Mangione was awarded a Guggenheim Fellowship after WWII so he could return to Sicily to learn more about Italian politics and culture of the times. Reunion in Sicily is not listed in his Wikipedia entry; I’m interested to see what I can learn from the book. My father was Sicilian-American and a WWII veteran with extended family in the Old Country. The war, of course, essentially split Italian and Italian-American families in two, at least for a time.
Another great find was The Fragrant Garden, a beautifully slipcased anthology of garden writing and art, the kind of book you can display open on a small easel. When I noticed the subtitle, Penhaligon’s Scented Treasury of Verse and Prose, I realized that a faint floral scent emanated from its pages. Upon reading the prologue I discovered that, indeed, the endpapers are scented with Penhaligon’s Gardenia perfume. Gardenia is one of my all-time favorite floral scents; I had a gardenia in my bridal bouquet.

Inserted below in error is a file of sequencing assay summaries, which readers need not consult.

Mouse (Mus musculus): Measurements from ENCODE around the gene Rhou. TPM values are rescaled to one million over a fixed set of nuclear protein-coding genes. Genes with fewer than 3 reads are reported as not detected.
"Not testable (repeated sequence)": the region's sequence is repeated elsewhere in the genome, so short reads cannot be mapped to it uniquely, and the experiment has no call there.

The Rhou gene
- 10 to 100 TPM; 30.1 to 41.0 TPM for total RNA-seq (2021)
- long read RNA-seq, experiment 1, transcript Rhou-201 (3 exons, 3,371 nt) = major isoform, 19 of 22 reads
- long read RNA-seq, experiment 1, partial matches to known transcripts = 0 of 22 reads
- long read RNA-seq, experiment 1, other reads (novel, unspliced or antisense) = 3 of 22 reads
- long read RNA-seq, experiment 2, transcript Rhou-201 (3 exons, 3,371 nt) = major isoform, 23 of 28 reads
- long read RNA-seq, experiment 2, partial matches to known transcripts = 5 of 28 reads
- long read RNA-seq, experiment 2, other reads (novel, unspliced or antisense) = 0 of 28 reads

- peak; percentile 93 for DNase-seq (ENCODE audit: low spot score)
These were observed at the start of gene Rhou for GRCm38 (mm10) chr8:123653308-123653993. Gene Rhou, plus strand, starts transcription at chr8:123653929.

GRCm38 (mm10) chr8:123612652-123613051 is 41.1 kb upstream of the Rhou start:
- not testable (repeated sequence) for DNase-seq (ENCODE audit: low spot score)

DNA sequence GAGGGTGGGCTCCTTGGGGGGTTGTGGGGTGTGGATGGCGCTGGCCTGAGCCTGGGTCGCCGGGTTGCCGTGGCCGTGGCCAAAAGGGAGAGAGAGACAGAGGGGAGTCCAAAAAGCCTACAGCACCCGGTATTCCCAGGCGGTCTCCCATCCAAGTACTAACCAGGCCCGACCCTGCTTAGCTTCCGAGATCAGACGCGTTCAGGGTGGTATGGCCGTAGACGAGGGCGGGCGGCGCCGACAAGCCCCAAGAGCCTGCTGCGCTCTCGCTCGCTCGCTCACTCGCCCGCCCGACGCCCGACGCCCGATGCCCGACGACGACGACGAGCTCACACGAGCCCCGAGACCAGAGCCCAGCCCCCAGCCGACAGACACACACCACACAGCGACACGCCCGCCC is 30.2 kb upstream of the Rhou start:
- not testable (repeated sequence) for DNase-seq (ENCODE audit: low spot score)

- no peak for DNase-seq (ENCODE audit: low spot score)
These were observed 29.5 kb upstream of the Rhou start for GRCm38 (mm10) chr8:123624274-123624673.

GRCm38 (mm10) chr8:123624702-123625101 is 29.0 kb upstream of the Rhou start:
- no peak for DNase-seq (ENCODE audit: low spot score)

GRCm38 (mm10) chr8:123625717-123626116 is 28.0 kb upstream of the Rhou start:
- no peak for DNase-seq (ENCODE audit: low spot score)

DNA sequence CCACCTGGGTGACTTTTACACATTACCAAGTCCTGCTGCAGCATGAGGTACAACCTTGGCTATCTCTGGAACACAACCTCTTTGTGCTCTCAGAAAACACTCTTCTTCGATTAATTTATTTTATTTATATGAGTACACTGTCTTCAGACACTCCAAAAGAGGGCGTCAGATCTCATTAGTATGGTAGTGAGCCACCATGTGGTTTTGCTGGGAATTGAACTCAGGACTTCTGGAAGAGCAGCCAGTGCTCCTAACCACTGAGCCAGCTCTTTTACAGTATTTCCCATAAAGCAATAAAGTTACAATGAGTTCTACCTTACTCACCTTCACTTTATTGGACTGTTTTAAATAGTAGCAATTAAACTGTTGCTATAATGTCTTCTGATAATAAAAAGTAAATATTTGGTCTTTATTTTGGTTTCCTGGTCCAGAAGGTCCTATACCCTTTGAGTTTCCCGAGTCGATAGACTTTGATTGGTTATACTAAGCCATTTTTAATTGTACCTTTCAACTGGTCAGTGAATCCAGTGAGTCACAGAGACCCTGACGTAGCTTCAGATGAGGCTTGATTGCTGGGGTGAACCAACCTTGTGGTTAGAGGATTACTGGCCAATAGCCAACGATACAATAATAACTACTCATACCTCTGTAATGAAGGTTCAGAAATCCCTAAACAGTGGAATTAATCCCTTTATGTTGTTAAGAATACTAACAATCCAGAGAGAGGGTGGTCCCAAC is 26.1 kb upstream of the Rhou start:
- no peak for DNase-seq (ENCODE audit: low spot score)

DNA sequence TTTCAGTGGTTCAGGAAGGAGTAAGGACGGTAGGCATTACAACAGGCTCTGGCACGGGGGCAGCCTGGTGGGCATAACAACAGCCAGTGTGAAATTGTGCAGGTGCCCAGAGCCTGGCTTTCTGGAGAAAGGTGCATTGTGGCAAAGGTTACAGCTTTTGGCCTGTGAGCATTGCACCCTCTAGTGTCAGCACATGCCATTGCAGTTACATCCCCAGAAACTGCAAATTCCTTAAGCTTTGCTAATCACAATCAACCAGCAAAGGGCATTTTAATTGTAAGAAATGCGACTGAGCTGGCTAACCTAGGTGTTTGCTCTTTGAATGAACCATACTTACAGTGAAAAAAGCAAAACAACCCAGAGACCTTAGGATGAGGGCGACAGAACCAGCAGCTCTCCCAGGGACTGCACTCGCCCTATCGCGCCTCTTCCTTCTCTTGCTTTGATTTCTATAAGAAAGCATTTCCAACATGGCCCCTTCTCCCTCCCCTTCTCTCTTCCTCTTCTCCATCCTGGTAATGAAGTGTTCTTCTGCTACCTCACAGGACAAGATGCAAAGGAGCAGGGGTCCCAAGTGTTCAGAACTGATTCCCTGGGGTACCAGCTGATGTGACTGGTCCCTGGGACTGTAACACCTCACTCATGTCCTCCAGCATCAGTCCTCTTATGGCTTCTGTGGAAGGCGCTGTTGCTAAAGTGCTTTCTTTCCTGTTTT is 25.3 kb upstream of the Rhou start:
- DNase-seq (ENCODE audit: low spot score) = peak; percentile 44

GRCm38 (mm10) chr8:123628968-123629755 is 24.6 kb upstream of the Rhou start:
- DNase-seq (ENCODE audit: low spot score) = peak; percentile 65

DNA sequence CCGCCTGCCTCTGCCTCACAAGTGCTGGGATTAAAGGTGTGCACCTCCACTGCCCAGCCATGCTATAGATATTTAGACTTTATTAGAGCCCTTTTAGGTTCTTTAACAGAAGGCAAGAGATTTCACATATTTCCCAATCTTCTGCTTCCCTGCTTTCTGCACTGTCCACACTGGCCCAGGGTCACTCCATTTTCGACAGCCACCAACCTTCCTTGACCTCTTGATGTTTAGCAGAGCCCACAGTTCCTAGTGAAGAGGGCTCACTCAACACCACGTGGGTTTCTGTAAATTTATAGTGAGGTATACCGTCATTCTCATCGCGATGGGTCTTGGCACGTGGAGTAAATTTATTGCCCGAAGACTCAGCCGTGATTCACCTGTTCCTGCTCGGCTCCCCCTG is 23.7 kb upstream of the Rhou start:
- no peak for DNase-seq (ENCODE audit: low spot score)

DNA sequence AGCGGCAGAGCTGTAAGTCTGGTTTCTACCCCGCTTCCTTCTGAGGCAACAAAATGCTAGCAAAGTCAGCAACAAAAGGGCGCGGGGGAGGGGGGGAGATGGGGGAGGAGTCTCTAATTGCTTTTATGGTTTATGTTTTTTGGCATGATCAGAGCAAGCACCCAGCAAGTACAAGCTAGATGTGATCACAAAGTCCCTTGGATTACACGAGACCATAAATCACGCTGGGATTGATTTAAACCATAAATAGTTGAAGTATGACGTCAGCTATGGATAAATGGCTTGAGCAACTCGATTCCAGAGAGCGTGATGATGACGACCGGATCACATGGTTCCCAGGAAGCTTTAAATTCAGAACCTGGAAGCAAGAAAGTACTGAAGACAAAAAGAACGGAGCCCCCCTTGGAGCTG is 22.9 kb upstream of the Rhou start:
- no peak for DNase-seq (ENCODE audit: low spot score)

The volume was edited by Sheila Pickles (check out her Goodreads Page) and published in 1992. Never having heard of Penhaligon’s, I had to look that up, too. It was established in London in the late 1800s. There are shops in the US, but wouldn’t it be wonderful to visit the London shop? They have a blog, and here is an enticingly sensuous excerpt from it about the men’s perfume Endymion:
“….a complex blend of sophisticated scents, it opens with the orangy warmth of bergamot and mandarin wrapped in delicate lavender and sage. The dark coffee heart is rich and powerful giving way to the spicy velvet base of creamy nutmeg, vetiver, cardamom and a hint of leather. It is strong and romantic and very masculine.”
I’ve never heard of vetiver, have you? I had to look that up, too.
Wasn’t that fun? All this from a Christmas shopping trip to The Corner Bookstore.
Don’t overlook the independent bookstores and shops near you as you go about your holiday shopping. It’s a good way to support your local economy, and you’re much more likely to find unique gifts and treasures.
Do you have any independent bookstores that you like in your town?
9 thoughts on “Shop local for Christmas”
What a wonderful resource and community effort. There should be more places like this.